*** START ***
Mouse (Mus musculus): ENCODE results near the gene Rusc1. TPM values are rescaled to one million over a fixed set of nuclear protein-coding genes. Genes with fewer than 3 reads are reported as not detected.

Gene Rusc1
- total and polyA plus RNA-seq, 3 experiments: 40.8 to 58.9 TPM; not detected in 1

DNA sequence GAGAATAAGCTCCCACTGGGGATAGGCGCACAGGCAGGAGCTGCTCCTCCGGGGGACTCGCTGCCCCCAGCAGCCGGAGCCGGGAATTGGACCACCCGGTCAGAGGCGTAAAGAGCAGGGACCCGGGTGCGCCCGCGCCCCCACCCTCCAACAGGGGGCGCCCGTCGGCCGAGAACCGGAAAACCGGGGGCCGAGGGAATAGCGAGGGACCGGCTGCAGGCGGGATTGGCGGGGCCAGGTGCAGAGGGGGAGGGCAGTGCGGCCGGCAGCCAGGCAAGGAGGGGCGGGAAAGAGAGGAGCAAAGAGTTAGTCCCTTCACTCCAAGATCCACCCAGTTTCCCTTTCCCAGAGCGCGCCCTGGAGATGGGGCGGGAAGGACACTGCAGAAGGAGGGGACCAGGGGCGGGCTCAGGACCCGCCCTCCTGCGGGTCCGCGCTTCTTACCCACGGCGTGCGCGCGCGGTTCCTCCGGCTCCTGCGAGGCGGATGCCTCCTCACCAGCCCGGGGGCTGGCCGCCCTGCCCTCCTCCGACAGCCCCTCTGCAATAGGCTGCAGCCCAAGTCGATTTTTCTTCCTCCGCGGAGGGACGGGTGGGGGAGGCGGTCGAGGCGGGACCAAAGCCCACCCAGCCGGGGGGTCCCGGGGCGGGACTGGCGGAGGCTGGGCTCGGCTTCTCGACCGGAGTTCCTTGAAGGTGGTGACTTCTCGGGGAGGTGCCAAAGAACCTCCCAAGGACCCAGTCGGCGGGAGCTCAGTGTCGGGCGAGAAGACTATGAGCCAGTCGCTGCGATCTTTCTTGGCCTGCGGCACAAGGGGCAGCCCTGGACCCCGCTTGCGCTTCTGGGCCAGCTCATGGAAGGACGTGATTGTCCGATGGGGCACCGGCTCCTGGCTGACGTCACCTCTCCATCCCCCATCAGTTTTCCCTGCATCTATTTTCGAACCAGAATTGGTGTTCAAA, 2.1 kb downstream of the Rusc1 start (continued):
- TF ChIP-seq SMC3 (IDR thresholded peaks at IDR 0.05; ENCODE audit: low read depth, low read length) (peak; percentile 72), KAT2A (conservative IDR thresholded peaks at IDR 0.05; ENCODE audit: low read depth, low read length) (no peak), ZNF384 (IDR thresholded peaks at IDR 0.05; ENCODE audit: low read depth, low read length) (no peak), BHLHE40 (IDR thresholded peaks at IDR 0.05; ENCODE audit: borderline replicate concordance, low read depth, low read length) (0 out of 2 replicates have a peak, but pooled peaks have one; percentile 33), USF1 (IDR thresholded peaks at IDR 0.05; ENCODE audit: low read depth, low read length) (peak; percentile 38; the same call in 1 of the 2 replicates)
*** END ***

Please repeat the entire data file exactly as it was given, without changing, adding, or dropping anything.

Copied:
Mouse (Mus musculus): ENCODE results near the gene Rusc1. TPM values are rescaled to one million over a fixed set of nuclear protein-coding genes. Genes with fewer than 3 reads are reported as not detected.

Gene Rusc1
- total and polyA plus RNA-seq, 3 experiments: 40.8 to 58.9 TPM; not detected in 1

DNA sequence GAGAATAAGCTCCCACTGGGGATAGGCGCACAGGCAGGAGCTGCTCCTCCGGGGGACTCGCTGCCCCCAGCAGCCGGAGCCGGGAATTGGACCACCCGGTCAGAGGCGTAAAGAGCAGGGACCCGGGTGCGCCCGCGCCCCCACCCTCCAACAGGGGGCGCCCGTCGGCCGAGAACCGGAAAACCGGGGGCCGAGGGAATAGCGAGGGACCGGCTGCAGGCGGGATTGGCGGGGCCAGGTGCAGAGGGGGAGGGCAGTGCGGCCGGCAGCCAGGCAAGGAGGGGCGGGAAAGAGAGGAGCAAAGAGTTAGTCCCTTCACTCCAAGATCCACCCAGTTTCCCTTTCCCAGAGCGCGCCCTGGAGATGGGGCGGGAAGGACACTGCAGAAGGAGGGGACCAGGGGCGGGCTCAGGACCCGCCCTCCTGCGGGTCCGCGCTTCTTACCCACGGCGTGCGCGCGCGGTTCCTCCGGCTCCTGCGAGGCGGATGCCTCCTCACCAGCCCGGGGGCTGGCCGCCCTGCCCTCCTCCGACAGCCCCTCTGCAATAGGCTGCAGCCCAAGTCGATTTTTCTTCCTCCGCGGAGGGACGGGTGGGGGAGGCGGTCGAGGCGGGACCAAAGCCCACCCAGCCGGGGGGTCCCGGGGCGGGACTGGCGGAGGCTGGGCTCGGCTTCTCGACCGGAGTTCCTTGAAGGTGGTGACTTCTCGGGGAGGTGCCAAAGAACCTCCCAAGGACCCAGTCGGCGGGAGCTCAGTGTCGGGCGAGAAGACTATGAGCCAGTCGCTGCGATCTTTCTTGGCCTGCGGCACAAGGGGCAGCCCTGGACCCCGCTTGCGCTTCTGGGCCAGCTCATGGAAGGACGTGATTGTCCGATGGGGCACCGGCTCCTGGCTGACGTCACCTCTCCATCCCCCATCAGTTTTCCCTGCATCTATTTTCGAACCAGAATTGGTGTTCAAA, 2.1 kb downstream of the Rusc1 start (continued):
- TF ChIP-seq SMC3 (IDR thresholded peaks at IDR 0.05; ENCODE audit: low read depth, low read length) (peak; percentile 72), KAT2A (conservative IDR thresholded peaks at IDR 0.05; ENCODE audit: low read depth, low read length) (no peak), ZNF384 (IDR thresholded peaks at IDR 0.05; ENCODE audit: low read depth, low read length) (no peak), BHLHE40 (IDR thresholded peaks at IDR 0.05; ENCODE audit: borderline replicate concordance, low read depth, low read length) (0 out of 2 replicates have a peak, but pooled peaks have one; percentile 33), USF1 (IDR thresholded peaks at IDR 0.05; ENCODE audit: low read depth, low read length) (peak; percentile 38; the same call in 1 of the 2 replicates)